Dell M. Hamilton’s second post (photo below right) came with these remarks:

From left to right; Kwame Coleman, Nikki Greene, Imani Uzuri, Matthew D. Morrison, with moderator Hank Thomas.

Out of Body panel. Photo: Dell M. HamiltonFor the panel "Out of Body: Composing Blackness through Sound, Music and Performance" Kwame Coleman, Nikki Greene, Imani Uzuri and Matthew D. Morrison argued for closer readings of musical genres that play a crucial role in providing visual artists and performers important frameworks to manifest their aesthetic concerns.

 In a beautiful shift from theory and history Uzuri, who is a vocalist and composer, did what she does best when she raised her vibration and joyously altered the atmosphere with her soulful rendition of "Wade in the Water" and "Bread of Heaven.”

Professor Greene also provided a deeper look at the work of Sun Ra and the complex impact that his "Afro-Futurist" outlook as articulated in his 1974 film "Space is the Place" has empowered contemporary artists like Radcliffe Bailey, Ellen Gallagher and many other artists. Such an "Afro-Futurist" vision engenders artists with the audacity to say "I'll Make Me a World" - a world that is riven with art, possibility and the transcendence of space and time.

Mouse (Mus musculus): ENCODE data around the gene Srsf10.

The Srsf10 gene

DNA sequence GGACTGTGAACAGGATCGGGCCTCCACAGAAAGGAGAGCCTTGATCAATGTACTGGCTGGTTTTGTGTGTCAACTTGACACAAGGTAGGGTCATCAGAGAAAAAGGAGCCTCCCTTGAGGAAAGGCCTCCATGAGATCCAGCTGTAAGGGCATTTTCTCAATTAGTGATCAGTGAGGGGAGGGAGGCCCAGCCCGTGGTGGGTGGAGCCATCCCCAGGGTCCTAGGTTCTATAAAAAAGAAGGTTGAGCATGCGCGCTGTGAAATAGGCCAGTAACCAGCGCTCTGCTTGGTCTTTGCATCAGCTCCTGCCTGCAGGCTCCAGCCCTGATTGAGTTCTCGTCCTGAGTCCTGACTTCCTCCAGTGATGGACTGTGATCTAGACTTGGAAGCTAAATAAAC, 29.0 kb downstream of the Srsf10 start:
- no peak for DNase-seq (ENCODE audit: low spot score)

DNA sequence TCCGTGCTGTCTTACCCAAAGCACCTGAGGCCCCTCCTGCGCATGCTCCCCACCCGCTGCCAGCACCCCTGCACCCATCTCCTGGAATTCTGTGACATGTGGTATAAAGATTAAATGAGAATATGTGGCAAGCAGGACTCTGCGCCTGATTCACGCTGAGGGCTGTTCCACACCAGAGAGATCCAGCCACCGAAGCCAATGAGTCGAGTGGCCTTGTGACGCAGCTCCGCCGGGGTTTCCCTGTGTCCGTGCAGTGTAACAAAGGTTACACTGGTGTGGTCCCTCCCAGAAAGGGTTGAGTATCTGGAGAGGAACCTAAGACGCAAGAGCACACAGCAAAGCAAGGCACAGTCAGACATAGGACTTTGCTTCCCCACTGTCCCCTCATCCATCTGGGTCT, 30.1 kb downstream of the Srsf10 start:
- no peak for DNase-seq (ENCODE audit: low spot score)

From Firenze and Venezia — “Sweet inspiration!” Michelle-Renee Perkins

View from my balcony (in Venice). Photo: Michelle-Renee PerkinsCalle de la Pozzeta. Photo: Michelle-Renee PerkinsMichelle-Renee Perkins sent shots of her Venice and Florence visits with brief notes. Perkins' is an artist, art educator and student at the Institute for Doctoral Studies in the Visual Arts.  

Click, click, click — wandering through the pavilions at the Biennale, Michelle-Renee Perkins merrily shot  Adrian Piper’s Probable Trust Registry, Kerry James paintings,, Melvin Edwards sculpture, a photo-based Lorna Simpson piece and other artwork at the Venice pavilions  and submitted them with her message. 

We’d forgotten to give her complete instructions!  As a rule, IRAAA does not reproduce views of artworks without the permission of the artist or artist representative or curator, unless they are public domain images,
Canal with red boats. Photo: Michelle-Renee Perkinsinstallation views or are part of a scene. The policy is followed although in the wild, wild west that is the digital publishing world, art image nabbing without permission is commonplace.   So because we play by the (copyright) rules, we are mostly illustrating Perkins’ “postcard” messages with the charming outdoor scenes she shot.